Statins are well known and established for their role in the prevention of cardiovascular disease (heart attack, strokes, or angina) and this is based on their ability to lower levels of cholesterol in the blood.
However, there is evidence to suggest that statins have multiple effects and these include potential beneficial impacts on other disease conditions.
Venous thromboembolism is a condition involving the formation of blood clots in the veins of the lungs and lower limbs. It affects millions of people globally and is a preventable cause of hospital-related deaths.
Standard techniques for the prevention of venous thromboembolism include the use of elastic stockings, compression devices, patient mobility and rehabilitation, and anticoagulant therapy (blood thinning medications).
Evidence now suggests that statins also have the ability to reduce inflammation in the body and prevent the formation of blood clots. Based on these properties, there have been suggestions that statins may prevent venous thromboembolism.
Several studies have investigated this, however the evidence has not been conclusive until now.
We decided it was time to bring all the evidence together and evaluate if statins really did have a protective effect on the risk of developing venous thromboembolism.
Altogether we analysed 36 studies (13 observational cohort designs and 23 randomised controlled trials) with data on more than 3.2 million participants.
Our results showed a clear link between the use of statins and a reduced risk of developing venous thromboembolism.
People who used statins had a 15-25 percent reduced risk of developing venous thromboembolism compared with those who did not use statins.
The results also suggested that this protective effect might be attributed to rosuvastatin, which is a newer type of statin and has been suggested to be more effective in lowering “bad cholesterol” and raising “good cholesterol.” Indeed, these findings provide clear evidence that statins have a beneficial effect in the prevention of venous thromboembolism.
In another follow-up study by our group, pooled analysis of eight studies involving more than 103,500 participants revealed that statin use was associated with reduced risk of recurrent venous thromboembolism.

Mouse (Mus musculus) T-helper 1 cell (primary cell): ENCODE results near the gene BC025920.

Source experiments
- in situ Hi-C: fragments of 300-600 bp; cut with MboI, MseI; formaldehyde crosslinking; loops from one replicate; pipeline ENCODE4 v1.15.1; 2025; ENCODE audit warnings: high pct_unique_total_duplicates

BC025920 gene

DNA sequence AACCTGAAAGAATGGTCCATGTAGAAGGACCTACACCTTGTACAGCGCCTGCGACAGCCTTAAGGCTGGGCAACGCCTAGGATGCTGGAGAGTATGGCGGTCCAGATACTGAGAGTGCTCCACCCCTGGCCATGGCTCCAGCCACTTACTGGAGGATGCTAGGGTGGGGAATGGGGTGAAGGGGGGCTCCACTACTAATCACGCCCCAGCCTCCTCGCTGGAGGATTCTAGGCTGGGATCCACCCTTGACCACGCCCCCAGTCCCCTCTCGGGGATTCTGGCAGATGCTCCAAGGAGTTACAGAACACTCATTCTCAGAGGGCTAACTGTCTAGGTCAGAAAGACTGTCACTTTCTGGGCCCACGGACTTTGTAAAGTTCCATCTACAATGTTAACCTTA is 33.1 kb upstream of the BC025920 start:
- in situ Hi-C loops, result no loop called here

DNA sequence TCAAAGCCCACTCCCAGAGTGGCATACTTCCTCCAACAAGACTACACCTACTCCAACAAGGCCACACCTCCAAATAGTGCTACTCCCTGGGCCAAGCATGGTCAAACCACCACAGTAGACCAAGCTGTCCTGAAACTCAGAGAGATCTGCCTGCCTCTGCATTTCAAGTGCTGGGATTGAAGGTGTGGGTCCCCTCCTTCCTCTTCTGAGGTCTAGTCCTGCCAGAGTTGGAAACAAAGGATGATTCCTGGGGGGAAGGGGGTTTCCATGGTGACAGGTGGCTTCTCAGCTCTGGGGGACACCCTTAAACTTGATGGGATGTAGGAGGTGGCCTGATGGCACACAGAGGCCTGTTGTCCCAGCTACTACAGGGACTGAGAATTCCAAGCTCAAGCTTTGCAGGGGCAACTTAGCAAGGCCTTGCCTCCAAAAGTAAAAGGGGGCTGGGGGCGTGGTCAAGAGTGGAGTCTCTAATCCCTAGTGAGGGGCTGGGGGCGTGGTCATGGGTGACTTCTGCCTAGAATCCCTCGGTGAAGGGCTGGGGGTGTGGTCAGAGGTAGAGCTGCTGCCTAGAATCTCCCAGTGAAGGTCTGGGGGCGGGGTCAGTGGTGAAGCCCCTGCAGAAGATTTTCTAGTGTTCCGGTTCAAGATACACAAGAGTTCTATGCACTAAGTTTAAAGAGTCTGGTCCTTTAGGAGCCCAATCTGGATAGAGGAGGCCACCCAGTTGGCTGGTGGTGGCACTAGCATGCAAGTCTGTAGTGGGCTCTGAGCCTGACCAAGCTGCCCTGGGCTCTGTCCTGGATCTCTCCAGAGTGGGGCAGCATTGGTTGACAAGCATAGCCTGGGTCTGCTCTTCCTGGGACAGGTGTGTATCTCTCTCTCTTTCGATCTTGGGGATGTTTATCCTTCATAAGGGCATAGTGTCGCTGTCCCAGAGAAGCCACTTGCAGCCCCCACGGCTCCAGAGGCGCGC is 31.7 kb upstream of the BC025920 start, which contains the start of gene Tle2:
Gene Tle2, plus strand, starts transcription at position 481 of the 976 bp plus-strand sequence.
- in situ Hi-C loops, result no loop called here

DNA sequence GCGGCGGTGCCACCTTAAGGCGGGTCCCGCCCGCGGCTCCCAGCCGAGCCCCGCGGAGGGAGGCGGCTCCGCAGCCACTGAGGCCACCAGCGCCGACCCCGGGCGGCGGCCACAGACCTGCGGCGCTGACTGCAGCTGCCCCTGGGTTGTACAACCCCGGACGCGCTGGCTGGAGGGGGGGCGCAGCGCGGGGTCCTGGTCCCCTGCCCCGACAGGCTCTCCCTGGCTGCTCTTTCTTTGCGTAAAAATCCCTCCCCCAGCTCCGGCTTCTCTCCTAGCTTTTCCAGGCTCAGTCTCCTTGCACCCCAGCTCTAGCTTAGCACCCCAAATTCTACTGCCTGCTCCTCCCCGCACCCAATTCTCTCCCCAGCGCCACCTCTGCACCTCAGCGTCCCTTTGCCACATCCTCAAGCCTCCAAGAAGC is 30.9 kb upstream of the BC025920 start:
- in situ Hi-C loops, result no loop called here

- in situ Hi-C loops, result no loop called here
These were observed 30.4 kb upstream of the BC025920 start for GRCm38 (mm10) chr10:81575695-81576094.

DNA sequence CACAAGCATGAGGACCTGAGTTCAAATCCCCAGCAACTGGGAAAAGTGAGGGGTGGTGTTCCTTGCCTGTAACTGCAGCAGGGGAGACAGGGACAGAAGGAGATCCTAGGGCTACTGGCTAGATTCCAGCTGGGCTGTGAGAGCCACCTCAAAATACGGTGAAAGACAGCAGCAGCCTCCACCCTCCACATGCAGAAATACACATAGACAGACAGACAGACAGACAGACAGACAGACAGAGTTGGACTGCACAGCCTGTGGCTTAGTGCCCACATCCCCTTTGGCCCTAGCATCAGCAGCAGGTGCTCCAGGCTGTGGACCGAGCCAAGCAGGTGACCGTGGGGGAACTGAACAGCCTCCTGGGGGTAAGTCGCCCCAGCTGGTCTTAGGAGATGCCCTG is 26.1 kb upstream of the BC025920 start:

However, it is important to bear in mind that venous thromboembolism was not a primary endpoint in several of the trials that were pooled in the recent analysis. Furthermore, in the second study, pooled analysis only involved observational cohort studies as there were no randomised controlled trials available.
Further robust evidence is therefore needed to confirm these findings before guidelines for statin use are expanded to include prevention of venous thromboembolism.
Though statins should not be solely prescribed to reduce the risk of venous thromboembolism, guideline bodies, such as the National Institute for Health and Care Excellence (NICE), should review the overall evidence and consider including statins as an adjunct to established anticoagulants in venous thromboembolism prevention in some specific patient populations.
Although anticoagulants are very effective for preventing venous thromboembolism, they are commonly associated with increased risk of bleeding episodes. In addition, high rates of venous thromboembolism have still been reported in people who have received anticoagulant therapy.
Since most patients who experience venous thromboembolism generally tend to have prevalent medical conditions such as heart disease and dyslipidaemia (abnormal levels of lipids, such as high cholesterol), the use of statins may be beneficial in the prevention of venous thromboembolism and heart disease in combination.
The amount of evidence showing the beneficial effects of taking statins in cardiovascular prevention is substantial. However, there is still a lot of debate as to whether statins should be prescribed to everybody at high cardiovascular risk.